Nobody said it was going to be easy. After surviving one of, if not the most catastrophic financial crisis in history, investors were perhaps under the false impression that we were set for yet another bull-run after last year’s massive rally. Heading into the new year, we expected a tug of war between good and bad news as market expectations were revised to more realistic levels, whereas last year, expectations were set very low making surprises on the upside easy. As we have discussed in previous reports, the use of margin is a key driver to higher equity prices in almost all bull-markets. This was especially true for the two bubbles we experienced in the last decade. As illustrated in the chart below, there is a strong relationship between margin usage (as indicated by NYSE margin debt) and the performance of U.S. equities (represented by the S&P 500 Composite Index). As a result, bull and bear markets have become processes of leveraging and deleveraging that are highly impacted by investor greed and fear. We aren’t arguing that markets have all of a sudden become irrational, as they clearly have always been as pointed out by Charles Mackay in his 1841 classic, Extraordinary Popular Delusions and the Madness of Crowds. However, access to easy credit, low interest rates and, to a much lesser degree, technological advances are making margin trading more accessible. These factors may be amplifying emotional investing in the market. While noting that this shows the relationship in margin debt and U.S. equities only, increased globalization has increased the correlation between markets. News flow out of the U.S. also continues to drive global markets.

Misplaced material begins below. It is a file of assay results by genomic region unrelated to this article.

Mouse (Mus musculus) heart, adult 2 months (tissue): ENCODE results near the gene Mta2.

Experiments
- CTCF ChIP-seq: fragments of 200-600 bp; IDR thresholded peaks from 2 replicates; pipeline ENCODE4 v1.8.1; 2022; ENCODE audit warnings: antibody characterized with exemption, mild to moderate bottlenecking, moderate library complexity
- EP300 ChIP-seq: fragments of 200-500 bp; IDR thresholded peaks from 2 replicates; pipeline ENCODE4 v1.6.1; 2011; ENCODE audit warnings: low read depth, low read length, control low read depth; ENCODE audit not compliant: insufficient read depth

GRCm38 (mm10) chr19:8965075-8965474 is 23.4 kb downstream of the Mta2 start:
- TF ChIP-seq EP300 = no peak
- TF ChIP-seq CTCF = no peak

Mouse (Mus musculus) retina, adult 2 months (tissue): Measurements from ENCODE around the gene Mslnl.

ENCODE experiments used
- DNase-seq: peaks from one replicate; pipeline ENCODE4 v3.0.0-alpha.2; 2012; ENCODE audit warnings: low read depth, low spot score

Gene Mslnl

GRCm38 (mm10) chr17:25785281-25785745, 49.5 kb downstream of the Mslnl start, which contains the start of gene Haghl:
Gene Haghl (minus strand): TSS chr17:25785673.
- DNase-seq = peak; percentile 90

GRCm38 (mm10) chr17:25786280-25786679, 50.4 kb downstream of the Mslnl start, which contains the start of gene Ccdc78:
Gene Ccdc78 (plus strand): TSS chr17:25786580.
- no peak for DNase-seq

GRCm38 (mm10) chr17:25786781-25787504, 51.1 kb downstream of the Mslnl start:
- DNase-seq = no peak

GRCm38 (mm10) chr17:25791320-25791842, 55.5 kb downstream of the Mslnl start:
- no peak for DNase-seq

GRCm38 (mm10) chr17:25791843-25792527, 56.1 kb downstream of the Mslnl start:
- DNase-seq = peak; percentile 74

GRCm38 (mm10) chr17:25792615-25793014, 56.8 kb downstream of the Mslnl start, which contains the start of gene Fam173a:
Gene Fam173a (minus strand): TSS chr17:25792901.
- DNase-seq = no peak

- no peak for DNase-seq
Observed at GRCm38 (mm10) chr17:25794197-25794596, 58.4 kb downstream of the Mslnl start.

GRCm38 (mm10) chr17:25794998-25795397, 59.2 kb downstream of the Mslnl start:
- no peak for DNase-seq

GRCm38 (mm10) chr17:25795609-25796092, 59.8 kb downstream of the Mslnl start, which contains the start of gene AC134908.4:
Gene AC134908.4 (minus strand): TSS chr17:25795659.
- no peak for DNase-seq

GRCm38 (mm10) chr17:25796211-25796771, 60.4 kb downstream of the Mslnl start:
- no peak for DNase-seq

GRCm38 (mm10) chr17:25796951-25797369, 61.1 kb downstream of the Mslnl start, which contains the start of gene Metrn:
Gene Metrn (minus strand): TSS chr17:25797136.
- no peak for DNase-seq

So how is this relevant to the current state of affairs in the market? While the use of margin is far shy of its 2008 highs, the run-up in equity prices last year, along with record low interest rates again encouraged market euphoria and the development of another asset bubble. Though currently we aren’t overly concerned about the level of margin debt in the system, the pace at which margin debt returned last year was indeed alarming.